BHF funding offers hope for inherited cardiac conditions patients

A team from Swansea Bay, which helped pioneer a family screening service for inherited heart muscle conditions in Wales, has welcomed news a major research investment.

The British Heart Foundation (BHF) has announced it is investing £30 million worth of funding to help find a cure for a condition that affects thousands of people in Wales.

Morriston Hospital based Inherited Cardiac Conditions (ICC) team has been working closely with the charity since setting up family screening clinics in 2018 and establishing satellite clinics in neighboring Hywel Dda University Health Board.

Pictured above: The ICC team (left to right) cardiac conditions coordinator Katy Phillips, consultant cardiologist lead Dr Carey Edwards, nurse specialist Louise Norgrove, coordinator Samantha Rumming, nurse specialist Suzanne Richards, and nurse specialist Hayley Brown.

News of the funding was announced recently to an invited audience of members of the ‘heart community’ in Wales at a special BHF Cymru event in Cardiff.

Swansea Bay consultant cardiologist, Dr Carey Edwards, and ICC nurse specialist sister Louise Norgrove, were invited to speak at the event.

Inherited heart muscle diseases – believed to affect as many as 13,000 people in Wales – can cause the heart to stop suddenly or cause progressive heart failure in young people.

This new research, however, will potentially have a huge impact for patients and aim to develop a cure for these conditions.

The BHF money will fund a project called CureHeart, led by Professor Hugh Watkins, from the University of Oxford, and Dr Christine Seidman, from Harvard Medical School in the USA. It will attempt to develop revolutionary gene therapy technologies to target the genetic faults that can cause these conditions.

The news was recently shared with patients when the team held its first ever Swansea cardiomyopathy support group.

Dr Edwards said: “The British Heart Foundation has just made a huge investment of £30million for a project called CureHeart.

“Over the next five years the CureHeart project aim to develop techniques including gene editing aimed at patients who haven’t yet developed a heart problem, in order to prevent them from developing one in the future.

“If successful, the treatments developed could help the patients we see every day, who have a family history of an inherited cardiac condition and are at risk of developing the problem that runs in their family.”

“At the moment, these patients are followed up by us in clinic every few years to look to see if they have developed signs of the condition, so we can implement conventional treatments early if it occurs.”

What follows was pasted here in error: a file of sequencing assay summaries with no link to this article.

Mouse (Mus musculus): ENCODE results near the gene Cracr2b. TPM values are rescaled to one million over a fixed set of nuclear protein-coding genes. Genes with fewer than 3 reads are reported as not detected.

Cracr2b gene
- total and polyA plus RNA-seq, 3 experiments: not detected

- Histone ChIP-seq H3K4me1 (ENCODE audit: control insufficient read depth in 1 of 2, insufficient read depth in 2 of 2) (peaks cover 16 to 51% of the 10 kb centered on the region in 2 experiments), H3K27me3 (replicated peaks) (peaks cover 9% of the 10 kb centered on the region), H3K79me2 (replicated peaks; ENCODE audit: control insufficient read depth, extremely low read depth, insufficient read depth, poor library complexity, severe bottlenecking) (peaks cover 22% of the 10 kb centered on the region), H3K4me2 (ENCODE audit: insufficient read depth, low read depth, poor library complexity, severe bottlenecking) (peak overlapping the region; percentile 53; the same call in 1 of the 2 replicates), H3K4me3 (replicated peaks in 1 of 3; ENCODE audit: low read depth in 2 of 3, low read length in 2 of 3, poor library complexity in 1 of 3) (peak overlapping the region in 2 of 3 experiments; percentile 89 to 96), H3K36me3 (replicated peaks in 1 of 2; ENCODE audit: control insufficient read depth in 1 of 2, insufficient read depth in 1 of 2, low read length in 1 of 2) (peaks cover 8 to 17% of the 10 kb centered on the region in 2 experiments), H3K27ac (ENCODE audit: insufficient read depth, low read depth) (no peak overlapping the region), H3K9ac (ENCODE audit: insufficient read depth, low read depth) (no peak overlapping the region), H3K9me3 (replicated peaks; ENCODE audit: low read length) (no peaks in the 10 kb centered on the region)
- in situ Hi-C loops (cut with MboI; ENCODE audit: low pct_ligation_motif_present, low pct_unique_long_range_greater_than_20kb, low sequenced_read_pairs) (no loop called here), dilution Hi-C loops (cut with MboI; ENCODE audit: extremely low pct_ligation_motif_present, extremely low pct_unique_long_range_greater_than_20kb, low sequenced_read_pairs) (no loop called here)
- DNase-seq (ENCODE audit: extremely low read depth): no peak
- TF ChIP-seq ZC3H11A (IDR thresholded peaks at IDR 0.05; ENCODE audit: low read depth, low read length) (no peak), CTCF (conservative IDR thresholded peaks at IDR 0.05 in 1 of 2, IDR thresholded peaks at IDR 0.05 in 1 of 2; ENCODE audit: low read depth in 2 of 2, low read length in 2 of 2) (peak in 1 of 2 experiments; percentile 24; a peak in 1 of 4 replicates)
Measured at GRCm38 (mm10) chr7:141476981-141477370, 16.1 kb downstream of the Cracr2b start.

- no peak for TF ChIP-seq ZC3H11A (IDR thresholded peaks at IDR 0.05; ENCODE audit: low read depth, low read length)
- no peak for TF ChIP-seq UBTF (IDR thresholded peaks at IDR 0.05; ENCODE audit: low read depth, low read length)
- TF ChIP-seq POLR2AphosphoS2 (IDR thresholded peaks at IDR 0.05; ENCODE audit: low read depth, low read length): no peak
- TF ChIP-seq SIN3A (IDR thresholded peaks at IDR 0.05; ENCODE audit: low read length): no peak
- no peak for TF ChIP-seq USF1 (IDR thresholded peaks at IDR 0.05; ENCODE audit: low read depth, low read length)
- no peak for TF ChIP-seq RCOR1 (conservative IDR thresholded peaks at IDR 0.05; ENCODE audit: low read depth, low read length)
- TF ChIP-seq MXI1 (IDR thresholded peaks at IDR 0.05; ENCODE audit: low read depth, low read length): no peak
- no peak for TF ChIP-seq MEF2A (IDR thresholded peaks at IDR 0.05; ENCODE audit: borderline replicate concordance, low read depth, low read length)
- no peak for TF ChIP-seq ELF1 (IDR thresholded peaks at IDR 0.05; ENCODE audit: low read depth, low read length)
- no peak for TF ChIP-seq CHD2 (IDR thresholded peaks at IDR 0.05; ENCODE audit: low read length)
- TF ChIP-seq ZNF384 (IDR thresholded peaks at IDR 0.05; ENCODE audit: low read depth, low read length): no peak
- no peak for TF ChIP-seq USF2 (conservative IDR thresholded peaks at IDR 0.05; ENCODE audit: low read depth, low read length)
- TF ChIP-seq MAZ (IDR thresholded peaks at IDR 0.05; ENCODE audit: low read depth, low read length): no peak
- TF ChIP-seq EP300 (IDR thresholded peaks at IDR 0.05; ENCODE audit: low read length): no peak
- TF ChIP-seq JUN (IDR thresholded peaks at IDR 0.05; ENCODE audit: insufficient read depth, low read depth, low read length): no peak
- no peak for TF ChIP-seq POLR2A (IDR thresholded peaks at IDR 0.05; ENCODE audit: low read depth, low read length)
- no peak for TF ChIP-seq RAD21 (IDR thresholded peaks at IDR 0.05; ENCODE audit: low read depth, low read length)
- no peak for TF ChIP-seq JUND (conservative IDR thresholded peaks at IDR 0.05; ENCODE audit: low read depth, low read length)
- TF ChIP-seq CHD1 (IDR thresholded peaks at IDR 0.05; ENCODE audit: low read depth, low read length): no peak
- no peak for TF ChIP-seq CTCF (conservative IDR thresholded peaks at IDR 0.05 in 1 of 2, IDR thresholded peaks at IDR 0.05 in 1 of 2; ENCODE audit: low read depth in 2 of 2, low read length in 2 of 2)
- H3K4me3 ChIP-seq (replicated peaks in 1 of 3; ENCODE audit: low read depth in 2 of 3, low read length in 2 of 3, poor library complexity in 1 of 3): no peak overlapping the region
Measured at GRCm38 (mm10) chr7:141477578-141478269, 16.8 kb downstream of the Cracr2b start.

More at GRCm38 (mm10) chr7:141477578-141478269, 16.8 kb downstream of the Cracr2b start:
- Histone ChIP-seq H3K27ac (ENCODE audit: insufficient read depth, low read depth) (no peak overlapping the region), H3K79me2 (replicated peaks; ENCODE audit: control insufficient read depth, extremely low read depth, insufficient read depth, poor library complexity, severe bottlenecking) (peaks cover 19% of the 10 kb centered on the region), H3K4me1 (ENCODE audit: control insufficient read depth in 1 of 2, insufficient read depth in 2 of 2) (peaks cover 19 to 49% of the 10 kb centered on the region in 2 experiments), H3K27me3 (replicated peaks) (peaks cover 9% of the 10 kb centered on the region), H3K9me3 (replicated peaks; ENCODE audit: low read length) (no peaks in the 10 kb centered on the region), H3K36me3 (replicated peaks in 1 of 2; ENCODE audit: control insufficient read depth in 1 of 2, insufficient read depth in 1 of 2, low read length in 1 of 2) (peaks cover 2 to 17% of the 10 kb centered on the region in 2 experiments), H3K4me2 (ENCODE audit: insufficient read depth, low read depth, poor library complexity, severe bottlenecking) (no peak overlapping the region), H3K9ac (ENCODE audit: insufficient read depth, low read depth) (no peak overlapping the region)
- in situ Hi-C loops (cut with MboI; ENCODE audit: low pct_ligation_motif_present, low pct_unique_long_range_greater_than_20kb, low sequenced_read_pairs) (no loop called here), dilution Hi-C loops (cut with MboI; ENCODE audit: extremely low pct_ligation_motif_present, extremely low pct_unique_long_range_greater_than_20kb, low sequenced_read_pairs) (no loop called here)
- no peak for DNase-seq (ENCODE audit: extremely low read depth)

“The hope is that CureHeart will be able to prevent the condition developing in the first place.”

Louise said: “This is excellent news for patients affected by cardiomyopathy and really does provide reassurance and hope for the future. The patients reviewed within the ICC service either have a diagnosis of a cardiomyopathy or are a close relative under long term cardiac surveillance due to the risk of the condition developing over time.

“Both groups have anxieties in regard to the genetic component of the condition so the news that a cure may be on the horizon due to the BHF CureHeart project has been received extremely well by this patient group.”

The team has had a far-reaching affect in regard to future planning for ICC services in Wales, and is keen to network with larger centers in order to learn from their experience.

Louise said: “Earlier this year our ICC team visited Professor Watkins and his team at the John Radcliffe Hospital, Oxford. It was a privilege to meet the team involved in the CureHeart project. It really was inspiring and provides lots of hope to families affected by cardiomyopathy.”

The ICC team was also delighted with the successful launch of their first Swansea cardiomyopathy support group, held on 22nd October at Llangafelach church hall in Swansea.

Louise said: “As a team we were keen to set up a support group for patients and families affected by cardiomyopathy outside of the hospital setting, to help them learn more about the condition and to meet others living with the condition.

“We invited external speakers to talk to the group which was attended by over 50 people – young and old. These diseases do affect the young and the old, and can present at any time of someone’s life.

“Acting head of services Cardiomyopathy UK Christie Jones attended the launch and said that it was a record turnout for a first meeting as these things usually take time to develop.

“It really did show the need for such a group.”

“We have had excellent feedback and plan to hold our next support group in January.”

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